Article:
On December 3rd, 2008, Toronto City Council voted for a precedent setting toxics disclosure policy. With an overwhelming vote of 33-3, Toronto became the first city that would require businesses - from dry cleaners to funeral homes and auto-body repair shops - to reveal their discharges of 25 priority chemicals.
The Community Right to Know bylaw (CRTK) will be phased in over four years starting in 2010.
TEA’s CRTK campaign was launched in 2004. Over the course of the campaign, the popular Toxics in Toronto map captured the attention of Torontonians. It highlighted the air emissions across Toronto currently being reported and more importantly, stressed the importance of what we don’t know. TEA and community supporters launched the Secrecy is Toxic website as an online enagagement tool that won the 2008 Summit Creative Award for it's creative design.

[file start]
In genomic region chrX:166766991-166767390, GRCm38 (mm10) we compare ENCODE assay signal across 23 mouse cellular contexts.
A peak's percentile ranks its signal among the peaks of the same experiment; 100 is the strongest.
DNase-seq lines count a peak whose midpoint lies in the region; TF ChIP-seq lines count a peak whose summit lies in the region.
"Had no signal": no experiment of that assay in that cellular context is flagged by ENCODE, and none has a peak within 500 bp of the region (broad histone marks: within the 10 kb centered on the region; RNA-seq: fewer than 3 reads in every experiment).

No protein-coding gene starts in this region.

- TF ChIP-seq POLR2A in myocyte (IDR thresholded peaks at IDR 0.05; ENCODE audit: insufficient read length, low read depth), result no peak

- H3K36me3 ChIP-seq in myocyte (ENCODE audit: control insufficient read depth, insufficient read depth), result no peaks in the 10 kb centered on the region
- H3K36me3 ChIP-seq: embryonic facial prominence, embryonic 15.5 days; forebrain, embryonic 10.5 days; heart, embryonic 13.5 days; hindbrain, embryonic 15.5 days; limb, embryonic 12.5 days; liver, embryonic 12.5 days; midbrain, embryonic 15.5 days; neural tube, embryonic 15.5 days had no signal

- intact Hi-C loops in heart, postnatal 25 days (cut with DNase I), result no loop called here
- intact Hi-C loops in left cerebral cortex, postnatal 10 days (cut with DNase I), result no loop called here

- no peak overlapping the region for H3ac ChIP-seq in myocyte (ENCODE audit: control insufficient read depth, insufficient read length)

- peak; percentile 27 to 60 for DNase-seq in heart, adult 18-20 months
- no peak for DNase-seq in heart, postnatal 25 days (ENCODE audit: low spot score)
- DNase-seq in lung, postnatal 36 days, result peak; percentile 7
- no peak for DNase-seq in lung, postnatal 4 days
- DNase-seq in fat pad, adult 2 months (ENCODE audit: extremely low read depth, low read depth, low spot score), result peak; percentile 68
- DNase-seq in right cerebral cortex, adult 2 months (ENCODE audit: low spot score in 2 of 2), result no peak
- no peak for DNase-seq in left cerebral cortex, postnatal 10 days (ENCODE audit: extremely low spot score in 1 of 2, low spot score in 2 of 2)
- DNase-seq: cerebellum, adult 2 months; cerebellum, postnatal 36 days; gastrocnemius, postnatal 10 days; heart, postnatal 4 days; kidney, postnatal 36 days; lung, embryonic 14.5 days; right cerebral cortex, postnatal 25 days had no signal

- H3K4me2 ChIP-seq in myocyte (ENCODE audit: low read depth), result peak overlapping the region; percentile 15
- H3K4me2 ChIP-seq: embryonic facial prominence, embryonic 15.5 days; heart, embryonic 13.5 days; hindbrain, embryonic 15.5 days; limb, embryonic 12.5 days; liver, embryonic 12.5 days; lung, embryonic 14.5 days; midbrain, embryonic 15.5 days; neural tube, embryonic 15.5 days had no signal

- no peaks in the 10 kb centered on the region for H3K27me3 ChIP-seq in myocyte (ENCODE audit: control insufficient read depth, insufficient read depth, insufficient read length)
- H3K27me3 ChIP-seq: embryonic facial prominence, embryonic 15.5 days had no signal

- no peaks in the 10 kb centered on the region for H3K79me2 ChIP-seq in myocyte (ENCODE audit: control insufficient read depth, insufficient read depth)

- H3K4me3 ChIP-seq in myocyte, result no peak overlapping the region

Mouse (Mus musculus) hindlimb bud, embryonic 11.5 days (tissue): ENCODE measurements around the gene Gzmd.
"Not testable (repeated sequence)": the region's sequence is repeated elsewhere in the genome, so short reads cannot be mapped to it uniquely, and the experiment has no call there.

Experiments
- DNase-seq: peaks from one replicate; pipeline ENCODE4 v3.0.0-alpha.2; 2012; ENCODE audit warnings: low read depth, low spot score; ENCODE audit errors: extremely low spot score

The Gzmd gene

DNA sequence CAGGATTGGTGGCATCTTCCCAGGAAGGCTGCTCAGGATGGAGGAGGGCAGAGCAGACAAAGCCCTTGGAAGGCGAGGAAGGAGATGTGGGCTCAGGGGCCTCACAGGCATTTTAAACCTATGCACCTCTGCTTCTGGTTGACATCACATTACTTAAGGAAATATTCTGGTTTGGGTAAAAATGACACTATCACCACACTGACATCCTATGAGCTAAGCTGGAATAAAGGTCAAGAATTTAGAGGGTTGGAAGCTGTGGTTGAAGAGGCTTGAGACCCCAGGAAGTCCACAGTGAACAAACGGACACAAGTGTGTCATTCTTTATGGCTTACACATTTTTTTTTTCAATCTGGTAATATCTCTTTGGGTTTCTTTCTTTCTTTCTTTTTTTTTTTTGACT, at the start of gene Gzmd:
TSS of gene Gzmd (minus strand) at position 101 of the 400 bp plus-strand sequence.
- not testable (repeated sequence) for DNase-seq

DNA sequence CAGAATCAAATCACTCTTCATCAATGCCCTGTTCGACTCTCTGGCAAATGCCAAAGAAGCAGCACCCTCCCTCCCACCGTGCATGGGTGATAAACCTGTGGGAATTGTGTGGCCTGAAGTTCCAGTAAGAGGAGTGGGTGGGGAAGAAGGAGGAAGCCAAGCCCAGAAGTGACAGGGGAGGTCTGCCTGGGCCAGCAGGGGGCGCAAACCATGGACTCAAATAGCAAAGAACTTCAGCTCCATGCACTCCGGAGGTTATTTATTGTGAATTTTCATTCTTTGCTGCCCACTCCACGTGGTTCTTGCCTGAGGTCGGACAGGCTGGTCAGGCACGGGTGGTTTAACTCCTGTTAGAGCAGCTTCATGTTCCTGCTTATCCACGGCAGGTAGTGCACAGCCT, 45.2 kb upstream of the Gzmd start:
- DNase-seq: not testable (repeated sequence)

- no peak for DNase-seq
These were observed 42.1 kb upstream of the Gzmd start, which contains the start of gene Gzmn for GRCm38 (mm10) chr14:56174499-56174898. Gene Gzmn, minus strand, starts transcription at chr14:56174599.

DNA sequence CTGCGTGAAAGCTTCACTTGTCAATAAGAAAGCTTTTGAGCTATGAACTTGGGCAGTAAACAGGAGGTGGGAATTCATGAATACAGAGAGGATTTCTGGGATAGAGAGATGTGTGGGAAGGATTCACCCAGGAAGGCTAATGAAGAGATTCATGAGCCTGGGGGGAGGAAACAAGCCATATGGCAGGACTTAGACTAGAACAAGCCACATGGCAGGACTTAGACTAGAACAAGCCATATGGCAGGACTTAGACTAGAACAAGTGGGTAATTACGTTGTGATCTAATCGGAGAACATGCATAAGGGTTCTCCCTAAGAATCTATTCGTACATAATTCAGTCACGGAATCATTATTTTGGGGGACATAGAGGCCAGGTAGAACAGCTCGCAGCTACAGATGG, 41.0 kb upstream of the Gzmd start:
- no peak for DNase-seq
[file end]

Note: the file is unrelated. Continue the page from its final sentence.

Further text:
Other highlights include the outpouring of support - over 50 community, health, labour, business, and environmental groups signed on to support the initiative, David Suzuki advocated at City Hall for the 'right to know', and hundreds of Torontonians sent messages to City Hall calling on them to enact this groundbreaking policy.
Toronto residents should be proud, with your ongoing support we have paved the way for other cities across Canada to initiate and adopt similar bylaws – we all have a right to know!